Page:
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A novel member of the Ig superfamily, turtle, is a CNS-specific protein required for coordinated motor control.


AUTHORS

Bodily KD , Morrison CM , Renden RB , Broadie K , . The Journal of neuroscience : the official journal of the Society for Neuroscience. 2001 5 1; 21(9). 3113-25

ABSTRACT

We describe here the cloning and functional characterization of a neural-specific novel member of the Ig superfamily, turtle (tutl), with a structure of five Ig C2-type domains, two fibronectin type III domains, and one transmembrane region. Alternative splicing of the tutl gene produces at least four Tutl isoforms, including two transmembrane proteins and two secreted proteins, with primary structures closely related to a human brain protein (KIAA1355), the Deleted in Colorectal Cancer/Neogenin/Frazzled receptor family, and the Roundabout/Dutt1 receptor family. An allelic series of tutl gene mutations resulted in recessive lethality to semilethality, indicating that the gene is essential. In contrast to other family members, tutl does not play a detectable role in axon pathfinding or nervous system morphogenesis. Likewise, basal synaptic transmission and locomotory movement are unaffected. However, tutl mutations cause striking movement defects exhibited in specific types of highly coordinated behavior. Specifically, tutl mutants display an abnormal response to tactile stimulation, the inability to regain an upright position from an inverted position (hence, "turtle"), and the inability to fly in adulthood. These phenotypes demonstrate that tutl plays an essential role in establishing a nervous system capable of executing coordinated motor output in complex behaviors.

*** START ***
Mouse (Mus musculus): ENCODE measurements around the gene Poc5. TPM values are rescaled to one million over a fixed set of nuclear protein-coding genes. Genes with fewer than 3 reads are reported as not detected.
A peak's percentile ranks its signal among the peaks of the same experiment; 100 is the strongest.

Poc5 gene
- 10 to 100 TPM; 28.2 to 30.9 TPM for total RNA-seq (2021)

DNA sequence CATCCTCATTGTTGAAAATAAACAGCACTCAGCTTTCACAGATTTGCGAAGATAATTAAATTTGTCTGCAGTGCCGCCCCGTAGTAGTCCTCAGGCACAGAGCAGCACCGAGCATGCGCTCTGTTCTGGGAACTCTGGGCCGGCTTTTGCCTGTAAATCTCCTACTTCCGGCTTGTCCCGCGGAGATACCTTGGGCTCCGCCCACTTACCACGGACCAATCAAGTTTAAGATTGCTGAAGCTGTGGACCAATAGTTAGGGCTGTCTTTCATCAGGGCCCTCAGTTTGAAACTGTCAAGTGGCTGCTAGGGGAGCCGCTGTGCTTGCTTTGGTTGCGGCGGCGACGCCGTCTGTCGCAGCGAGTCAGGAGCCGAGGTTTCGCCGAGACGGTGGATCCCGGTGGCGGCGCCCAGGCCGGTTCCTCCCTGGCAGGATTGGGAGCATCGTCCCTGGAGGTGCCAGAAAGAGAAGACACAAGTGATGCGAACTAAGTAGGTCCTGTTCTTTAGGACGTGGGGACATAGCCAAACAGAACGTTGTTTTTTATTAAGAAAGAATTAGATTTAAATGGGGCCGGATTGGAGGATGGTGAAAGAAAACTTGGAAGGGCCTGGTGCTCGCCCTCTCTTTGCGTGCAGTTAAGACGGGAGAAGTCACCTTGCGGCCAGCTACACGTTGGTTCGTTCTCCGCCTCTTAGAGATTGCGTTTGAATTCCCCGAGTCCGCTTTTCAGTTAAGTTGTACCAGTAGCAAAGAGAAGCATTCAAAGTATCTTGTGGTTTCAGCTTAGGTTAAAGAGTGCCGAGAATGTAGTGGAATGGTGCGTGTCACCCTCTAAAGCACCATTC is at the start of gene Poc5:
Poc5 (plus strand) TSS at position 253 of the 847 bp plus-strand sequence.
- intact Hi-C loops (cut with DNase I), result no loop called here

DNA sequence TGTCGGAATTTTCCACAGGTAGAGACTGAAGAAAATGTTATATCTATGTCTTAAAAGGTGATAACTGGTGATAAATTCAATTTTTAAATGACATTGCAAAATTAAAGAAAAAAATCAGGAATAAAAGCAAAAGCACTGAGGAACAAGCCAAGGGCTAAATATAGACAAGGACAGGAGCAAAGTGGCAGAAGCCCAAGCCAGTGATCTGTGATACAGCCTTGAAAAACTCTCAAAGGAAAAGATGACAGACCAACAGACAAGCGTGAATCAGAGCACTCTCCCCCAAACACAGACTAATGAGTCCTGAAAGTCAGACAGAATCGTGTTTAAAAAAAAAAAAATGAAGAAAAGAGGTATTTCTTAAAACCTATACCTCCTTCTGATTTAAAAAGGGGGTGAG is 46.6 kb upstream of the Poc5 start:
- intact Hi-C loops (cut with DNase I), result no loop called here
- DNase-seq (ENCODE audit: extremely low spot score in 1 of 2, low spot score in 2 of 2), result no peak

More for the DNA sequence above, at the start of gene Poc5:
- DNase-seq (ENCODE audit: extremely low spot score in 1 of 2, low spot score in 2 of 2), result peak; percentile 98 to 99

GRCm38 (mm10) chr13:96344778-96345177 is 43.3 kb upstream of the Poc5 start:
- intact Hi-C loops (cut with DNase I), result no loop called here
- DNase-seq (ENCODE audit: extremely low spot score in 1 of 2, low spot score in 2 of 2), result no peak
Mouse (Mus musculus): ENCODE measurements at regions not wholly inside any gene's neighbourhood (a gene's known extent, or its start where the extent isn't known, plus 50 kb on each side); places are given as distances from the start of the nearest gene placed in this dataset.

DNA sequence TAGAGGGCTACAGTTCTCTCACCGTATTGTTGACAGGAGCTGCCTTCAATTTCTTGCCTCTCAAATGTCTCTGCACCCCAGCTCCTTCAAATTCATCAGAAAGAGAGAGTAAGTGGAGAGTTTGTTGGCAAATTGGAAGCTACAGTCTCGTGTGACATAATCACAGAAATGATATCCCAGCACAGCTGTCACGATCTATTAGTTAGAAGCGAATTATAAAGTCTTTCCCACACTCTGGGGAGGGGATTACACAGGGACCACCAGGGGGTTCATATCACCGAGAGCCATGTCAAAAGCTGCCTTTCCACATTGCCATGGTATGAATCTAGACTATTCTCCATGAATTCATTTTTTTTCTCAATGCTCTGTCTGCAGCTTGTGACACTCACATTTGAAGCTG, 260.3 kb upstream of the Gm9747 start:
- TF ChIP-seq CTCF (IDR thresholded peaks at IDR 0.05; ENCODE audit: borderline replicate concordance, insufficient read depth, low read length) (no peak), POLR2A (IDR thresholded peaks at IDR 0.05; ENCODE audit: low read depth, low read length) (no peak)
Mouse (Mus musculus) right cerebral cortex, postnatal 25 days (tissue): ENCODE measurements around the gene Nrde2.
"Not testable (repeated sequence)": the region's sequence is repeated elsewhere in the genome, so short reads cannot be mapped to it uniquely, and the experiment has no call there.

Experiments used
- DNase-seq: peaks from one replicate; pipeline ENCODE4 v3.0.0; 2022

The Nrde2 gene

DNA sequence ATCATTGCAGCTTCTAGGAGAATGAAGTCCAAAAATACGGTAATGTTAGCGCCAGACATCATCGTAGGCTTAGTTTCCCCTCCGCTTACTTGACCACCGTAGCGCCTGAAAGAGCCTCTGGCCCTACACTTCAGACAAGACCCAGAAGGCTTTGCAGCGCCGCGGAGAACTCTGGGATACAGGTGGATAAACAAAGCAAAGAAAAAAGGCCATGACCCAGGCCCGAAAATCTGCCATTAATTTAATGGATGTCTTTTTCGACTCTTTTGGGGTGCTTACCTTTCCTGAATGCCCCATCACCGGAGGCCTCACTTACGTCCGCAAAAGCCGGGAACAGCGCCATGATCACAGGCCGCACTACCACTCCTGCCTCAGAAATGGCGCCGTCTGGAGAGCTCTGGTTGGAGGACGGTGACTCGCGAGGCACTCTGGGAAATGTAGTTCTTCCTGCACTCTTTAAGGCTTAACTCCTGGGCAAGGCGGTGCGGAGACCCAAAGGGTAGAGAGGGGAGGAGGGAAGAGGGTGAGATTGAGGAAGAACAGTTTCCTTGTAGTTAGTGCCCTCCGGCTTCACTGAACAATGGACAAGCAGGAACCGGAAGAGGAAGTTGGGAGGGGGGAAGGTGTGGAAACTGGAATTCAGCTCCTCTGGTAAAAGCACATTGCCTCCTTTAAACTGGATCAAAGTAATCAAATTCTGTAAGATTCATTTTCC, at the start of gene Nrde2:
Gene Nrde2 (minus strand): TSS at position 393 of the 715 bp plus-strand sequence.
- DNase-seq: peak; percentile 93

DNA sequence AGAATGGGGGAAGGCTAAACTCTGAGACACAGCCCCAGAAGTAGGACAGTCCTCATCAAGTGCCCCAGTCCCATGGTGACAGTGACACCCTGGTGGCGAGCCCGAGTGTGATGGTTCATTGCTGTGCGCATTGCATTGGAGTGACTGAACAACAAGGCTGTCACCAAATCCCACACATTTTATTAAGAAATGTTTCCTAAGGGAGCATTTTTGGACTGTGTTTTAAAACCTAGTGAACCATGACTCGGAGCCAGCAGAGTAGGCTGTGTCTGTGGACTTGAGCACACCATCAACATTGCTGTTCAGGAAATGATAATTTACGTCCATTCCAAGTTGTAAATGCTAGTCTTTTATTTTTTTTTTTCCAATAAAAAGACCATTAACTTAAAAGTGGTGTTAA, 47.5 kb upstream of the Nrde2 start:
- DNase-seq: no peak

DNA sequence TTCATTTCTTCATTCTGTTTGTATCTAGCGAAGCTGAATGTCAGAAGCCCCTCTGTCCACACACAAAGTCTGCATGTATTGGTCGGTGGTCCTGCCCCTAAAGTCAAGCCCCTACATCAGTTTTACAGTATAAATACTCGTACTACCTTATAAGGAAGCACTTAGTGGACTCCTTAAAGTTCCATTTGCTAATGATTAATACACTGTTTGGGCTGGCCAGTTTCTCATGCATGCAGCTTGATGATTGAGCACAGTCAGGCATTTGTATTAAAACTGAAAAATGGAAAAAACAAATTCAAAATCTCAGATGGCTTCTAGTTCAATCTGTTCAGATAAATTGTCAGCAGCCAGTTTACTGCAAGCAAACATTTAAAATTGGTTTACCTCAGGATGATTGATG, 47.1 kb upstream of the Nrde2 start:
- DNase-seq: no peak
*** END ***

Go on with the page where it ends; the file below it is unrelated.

We describe here the cloning and functional characterization of a neural-specific novel member of the Ig superfamily, turtle (tutl), with a structure of five Ig C2-type domains, two fibronectin type III domains, and one transmembrane region. Alternative splicing of the tutl gene produces at least four Tutl isoforms, including two transmembrane proteins and two secreted proteins, with primary structures closely related to a human brain protein (KIAA1355), the Deleted in Colorectal Cancer/Neogenin/Frazzled receptor family, and the Roundabout/Dutt1 receptor family. An allelic series of tutl gene mutations resulted in recessive lethality to semilethality, indicating that the gene is essential. In contrast to other family members, tutl does not play a detectable role in axon pathfinding or nervous system morphogenesis. Likewise, basal synaptic transmission and locomotory movement are unaffected. However, tutl mutations cause striking movement defects exhibited in specific types of highly coordinated behavior. Specifically, tutl mutants display an abnormal response to tactile stimulation, the inability to regain an upright position from an inverted position (hence, "turtle"), and the inability to fly in adulthood. These phenotypes demonstrate that tutl plays an essential role in establishing a nervous system capable of executing coordinated motor output in complex behaviors.


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